The impact of false positives on web application security scanners
As regards the other web application security scanners, I think all of us, including Netsparker should start focusing a bit more on finding new and innovative ways on how to verify our findings and avoid reporting false positives. Web vulnerability scanners are not what they used to be 5 years ago, they came a long way. Many of them can detect vulnerabilities that 5 years ago we didnít think it was possible to detect using automated means. So from that aspect, all web security scanners as a whole improved. But by increasing automation, false positives also increased. So, whatís the point in increasing automation when penetration testers and web security experts still have to verify a scannerís findings?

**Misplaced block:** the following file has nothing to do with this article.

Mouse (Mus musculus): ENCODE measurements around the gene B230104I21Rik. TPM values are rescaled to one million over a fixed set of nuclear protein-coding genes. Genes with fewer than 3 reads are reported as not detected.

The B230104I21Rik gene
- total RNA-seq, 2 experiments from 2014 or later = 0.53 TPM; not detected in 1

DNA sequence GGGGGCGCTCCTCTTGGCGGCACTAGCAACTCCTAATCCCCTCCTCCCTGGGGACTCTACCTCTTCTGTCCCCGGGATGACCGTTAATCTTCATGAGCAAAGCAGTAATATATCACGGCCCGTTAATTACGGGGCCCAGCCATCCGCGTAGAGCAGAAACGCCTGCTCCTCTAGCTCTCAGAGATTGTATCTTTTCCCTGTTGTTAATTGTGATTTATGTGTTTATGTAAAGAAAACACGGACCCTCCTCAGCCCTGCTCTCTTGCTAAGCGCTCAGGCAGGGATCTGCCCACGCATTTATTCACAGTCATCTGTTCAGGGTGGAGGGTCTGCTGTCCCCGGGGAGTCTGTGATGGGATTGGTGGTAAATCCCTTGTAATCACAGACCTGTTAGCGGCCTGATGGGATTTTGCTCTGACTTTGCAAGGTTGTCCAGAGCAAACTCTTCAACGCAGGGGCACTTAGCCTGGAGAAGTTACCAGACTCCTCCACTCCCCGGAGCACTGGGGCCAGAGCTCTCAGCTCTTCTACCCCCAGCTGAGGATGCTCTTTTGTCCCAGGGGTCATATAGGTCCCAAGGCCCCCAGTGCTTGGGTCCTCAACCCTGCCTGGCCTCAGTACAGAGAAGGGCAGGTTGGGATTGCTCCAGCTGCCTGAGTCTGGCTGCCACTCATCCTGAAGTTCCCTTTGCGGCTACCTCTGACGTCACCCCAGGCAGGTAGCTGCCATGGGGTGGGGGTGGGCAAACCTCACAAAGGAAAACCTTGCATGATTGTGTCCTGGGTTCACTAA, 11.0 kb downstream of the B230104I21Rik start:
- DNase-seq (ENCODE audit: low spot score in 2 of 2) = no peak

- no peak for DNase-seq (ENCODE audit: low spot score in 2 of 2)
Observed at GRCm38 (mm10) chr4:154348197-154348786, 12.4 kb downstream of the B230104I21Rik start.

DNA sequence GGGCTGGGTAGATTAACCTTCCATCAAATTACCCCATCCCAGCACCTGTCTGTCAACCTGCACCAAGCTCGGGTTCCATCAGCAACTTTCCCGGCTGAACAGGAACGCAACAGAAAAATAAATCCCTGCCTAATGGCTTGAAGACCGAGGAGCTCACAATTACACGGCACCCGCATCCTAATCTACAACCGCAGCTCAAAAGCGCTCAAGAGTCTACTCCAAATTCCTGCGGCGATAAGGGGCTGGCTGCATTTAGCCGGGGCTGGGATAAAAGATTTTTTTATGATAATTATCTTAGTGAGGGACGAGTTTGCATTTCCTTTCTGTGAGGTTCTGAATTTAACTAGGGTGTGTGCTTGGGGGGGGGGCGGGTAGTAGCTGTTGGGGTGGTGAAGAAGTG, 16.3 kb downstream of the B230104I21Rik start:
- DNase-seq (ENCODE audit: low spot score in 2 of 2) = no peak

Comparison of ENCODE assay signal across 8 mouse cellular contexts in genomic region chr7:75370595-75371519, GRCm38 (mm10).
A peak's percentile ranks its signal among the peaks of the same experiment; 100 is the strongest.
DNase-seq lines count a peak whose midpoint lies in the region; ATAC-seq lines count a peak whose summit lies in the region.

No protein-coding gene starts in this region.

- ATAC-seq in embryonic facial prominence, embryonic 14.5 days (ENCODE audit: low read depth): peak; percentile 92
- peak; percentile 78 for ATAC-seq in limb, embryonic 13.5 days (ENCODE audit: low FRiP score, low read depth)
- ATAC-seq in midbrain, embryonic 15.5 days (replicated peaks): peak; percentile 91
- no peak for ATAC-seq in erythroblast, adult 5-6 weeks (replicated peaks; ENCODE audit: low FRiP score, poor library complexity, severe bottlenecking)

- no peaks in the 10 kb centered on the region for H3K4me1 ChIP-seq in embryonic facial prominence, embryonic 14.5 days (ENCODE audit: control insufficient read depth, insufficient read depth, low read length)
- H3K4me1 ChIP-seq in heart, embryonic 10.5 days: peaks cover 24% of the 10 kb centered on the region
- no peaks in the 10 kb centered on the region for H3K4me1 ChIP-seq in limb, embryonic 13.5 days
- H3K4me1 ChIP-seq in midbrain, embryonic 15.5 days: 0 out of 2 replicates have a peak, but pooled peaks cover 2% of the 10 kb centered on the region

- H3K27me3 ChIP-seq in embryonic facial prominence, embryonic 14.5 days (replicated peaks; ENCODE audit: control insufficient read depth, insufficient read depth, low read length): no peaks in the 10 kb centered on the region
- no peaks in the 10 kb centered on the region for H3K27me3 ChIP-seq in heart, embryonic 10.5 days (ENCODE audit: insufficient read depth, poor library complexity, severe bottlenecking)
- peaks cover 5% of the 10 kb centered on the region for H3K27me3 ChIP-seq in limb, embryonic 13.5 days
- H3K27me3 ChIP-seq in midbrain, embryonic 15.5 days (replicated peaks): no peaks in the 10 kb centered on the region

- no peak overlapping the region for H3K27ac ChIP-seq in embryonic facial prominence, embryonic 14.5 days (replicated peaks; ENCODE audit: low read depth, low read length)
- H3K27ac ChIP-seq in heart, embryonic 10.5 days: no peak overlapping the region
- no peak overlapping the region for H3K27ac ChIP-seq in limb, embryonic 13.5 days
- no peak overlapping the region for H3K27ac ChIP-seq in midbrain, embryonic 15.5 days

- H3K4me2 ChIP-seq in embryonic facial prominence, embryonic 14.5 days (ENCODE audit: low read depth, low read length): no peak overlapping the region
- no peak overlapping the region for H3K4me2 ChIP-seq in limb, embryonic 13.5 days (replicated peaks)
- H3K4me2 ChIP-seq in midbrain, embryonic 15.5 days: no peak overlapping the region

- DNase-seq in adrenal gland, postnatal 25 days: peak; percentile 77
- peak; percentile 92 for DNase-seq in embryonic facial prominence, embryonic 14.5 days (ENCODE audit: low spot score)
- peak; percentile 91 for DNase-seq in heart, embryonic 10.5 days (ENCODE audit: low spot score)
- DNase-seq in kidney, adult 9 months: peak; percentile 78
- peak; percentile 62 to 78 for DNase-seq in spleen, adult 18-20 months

To me it seems as if most software vendors are looking in the wrong direction. I think it is a good to improve coverage and report more vulnerabilities, but the industry should listen to what the market wants; Identifying the most common web vulnerabilities without having to verify them. Else false positives will always be a stigma for automated web application security scanners.

Spotlight

Patching: The least understood line of defense

Posted on 29 August 2014.  |  How many end users, indeed how many IT pros, truly get patching? Sure, many of us see Windows install updates when we shut down our PC and think all is well. Itís not.


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